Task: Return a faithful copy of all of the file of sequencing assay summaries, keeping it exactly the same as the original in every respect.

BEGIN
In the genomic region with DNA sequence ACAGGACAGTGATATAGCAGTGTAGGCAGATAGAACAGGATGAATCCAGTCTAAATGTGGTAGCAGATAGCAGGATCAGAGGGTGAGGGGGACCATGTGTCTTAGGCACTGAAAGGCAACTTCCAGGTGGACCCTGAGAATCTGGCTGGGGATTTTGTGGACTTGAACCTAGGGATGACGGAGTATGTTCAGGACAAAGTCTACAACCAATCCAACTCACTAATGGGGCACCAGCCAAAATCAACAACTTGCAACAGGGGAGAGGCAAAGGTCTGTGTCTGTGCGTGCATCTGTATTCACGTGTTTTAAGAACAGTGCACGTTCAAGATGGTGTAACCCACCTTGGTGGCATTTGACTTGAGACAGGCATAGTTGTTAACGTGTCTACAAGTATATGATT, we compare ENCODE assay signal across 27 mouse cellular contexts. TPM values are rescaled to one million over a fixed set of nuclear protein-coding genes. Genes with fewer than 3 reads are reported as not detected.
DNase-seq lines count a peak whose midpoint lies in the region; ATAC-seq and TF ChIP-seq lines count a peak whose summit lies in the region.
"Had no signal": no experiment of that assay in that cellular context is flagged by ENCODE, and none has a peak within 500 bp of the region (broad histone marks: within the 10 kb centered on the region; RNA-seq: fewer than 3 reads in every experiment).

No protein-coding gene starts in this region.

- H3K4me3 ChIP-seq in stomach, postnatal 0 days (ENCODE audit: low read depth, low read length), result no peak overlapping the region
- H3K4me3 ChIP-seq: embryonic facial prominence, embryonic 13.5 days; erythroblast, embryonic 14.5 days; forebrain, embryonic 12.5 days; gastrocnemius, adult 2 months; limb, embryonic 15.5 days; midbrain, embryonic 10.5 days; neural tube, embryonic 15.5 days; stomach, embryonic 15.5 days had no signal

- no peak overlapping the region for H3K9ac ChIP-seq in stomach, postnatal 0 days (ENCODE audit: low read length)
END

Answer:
In the genomic region with DNA sequence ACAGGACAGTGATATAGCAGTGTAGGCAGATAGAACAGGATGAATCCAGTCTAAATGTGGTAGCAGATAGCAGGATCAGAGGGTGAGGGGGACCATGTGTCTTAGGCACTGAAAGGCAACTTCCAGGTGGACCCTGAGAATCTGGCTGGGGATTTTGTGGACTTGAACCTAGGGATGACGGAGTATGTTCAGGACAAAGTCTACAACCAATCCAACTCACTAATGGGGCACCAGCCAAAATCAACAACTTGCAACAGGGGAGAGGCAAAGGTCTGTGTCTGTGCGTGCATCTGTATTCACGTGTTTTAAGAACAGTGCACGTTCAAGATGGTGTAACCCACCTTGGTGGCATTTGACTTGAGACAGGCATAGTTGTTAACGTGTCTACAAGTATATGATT, we compare ENCODE assay signal across 27 mouse cellular contexts. TPM values are rescaled to one million over a fixed set of nuclear protein-coding genes. Genes with fewer than 3 reads are reported as not detected.
DNase-seq lines count a peak whose midpoint lies in the region; ATAC-seq and TF ChIP-seq lines count a peak whose summit lies in the region.
"Had no signal": no experiment of that assay in that cellular context is flagged by ENCODE, and none has a peak within 500 bp of the region (broad histone marks: within the 10 kb centered on the region; RNA-seq: fewer than 3 reads in every experiment).

No protein-coding gene starts in this region.

- H3K4me3 ChIP-seq in stomach, postnatal 0 days (ENCODE audit: low read depth, low read length), result no peak overlapping the region
- H3K4me3 ChIP-seq: embryonic facial prominence, embryonic 13.5 days; erythroblast, embryonic 14.5 days; forebrain, embryonic 12.5 days; gastrocnemius, adult 2 months; limb, embryonic 15.5 days; midbrain, embryonic 10.5 days; neural tube, embryonic 15.5 days; stomach, embryonic 15.5 days had no signal

- no peak overlapping the region for H3K9ac ChIP-seq in stomach, postnatal 0 days (ENCODE audit: low read length)